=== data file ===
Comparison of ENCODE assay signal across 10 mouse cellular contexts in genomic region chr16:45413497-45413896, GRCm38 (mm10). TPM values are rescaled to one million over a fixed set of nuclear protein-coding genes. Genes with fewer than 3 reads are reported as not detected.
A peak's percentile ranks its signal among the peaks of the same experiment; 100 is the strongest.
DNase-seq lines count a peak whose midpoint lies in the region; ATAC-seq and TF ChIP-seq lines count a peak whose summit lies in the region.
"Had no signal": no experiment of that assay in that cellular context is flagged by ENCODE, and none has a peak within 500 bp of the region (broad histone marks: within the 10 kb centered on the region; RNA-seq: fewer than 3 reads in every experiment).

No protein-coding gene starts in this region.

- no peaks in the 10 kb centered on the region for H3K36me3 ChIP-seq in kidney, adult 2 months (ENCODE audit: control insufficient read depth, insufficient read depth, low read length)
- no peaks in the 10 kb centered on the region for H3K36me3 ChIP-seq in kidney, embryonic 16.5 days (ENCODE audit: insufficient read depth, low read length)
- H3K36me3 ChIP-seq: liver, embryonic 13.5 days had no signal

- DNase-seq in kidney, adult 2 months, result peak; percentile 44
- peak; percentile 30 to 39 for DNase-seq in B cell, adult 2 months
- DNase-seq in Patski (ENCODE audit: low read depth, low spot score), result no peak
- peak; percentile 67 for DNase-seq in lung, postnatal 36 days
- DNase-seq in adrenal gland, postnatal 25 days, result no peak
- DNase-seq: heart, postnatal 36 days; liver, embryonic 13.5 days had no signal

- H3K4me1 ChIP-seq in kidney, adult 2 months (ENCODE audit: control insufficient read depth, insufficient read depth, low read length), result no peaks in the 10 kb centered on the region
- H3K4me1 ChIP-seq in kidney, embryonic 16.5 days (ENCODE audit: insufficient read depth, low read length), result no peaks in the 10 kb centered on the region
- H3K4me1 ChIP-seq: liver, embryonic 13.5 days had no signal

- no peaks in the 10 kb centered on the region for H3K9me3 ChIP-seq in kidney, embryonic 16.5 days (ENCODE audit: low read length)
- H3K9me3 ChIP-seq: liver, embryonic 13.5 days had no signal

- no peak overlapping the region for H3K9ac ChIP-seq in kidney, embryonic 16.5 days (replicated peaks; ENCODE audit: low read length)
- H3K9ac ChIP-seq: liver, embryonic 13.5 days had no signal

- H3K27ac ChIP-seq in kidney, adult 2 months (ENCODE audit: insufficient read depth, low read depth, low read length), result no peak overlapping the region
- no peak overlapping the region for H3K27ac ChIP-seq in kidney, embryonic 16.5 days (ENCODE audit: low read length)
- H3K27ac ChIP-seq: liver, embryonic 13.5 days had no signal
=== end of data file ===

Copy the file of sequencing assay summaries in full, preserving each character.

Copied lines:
Comparison of ENCODE assay signal across 10 mouse cellular contexts in genomic region chr16:45413497-45413896, GRCm38 (mm10). TPM values are rescaled to one million over a fixed set of nuclear protein-coding genes. Genes with fewer than 3 reads are reported as not detected.
A peak's percentile ranks its signal among the peaks of the same experiment; 100 is the strongest.
DNase-seq lines count a peak whose midpoint lies in the region; ATAC-seq and TF ChIP-seq lines count a peak whose summit lies in the region.
"Had no signal": no experiment of that assay in that cellular context is flagged by ENCODE, and none has a peak within 500 bp of the region (broad histone marks: within the 10 kb centered on the region; RNA-seq: fewer than 3 reads in every experiment).

No protein-coding gene starts in this region.

- no peaks in the 10 kb centered on the region for H3K36me3 ChIP-seq in kidney, adult 2 months (ENCODE audit: control insufficient read depth, insufficient read depth, low read length)
- no peaks in the 10 kb centered on the region for H3K36me3 ChIP-seq in kidney, embryonic 16.5 days (ENCODE audit: insufficient read depth, low read length)
- H3K36me3 ChIP-seq: liver, embryonic 13.5 days had no signal

- DNase-seq in kidney, adult 2 months, result peak; percentile 44
- peak; percentile 30 to 39 for DNase-seq in B cell, adult 2 months
- DNase-seq in Patski (ENCODE audit: low read depth, low spot score), result no peak
- peak; percentile 67 for DNase-seq in lung, postnatal 36 days
- DNase-seq in adrenal gland, postnatal 25 days, result no peak
- DNase-seq: heart, postnatal 36 days; liver, embryonic 13.5 days had no signal

- H3K4me1 ChIP-seq in kidney, adult 2 months (ENCODE audit: control insufficient read depth, insufficient read depth, low read length), result no peaks in the 10 kb centered on the region
- H3K4me1 ChIP-seq in kidney, embryonic 16.5 days (ENCODE audit: insufficient read depth, low read length), result no peaks in the 10 kb centered on the region
- H3K4me1 ChIP-seq: liver, embryonic 13.5 days had no signal

- no peaks in the 10 kb centered on the region for H3K9me3 ChIP-seq in kidney, embryonic 16.5 days (ENCODE audit: low read length)
- H3K9me3 ChIP-seq: liver, embryonic 13.5 days had no signal

- no peak overlapping the region for H3K9ac ChIP-seq in kidney, embryonic 16.5 days (replicated peaks; ENCODE audit: low read length)
- H3K9ac ChIP-seq: liver, embryonic 13.5 days had no signal

- H3K27ac ChIP-seq in kidney, adult 2 months (ENCODE audit: insufficient read depth, low read depth, low read length), result no peak overlapping the region
- no peak overlapping the region for H3K27ac ChIP-seq in kidney, embryonic 16.5 days (ENCODE audit: low read length)
- H3K27ac ChIP-seq: liver, embryonic 13.5 days had no signal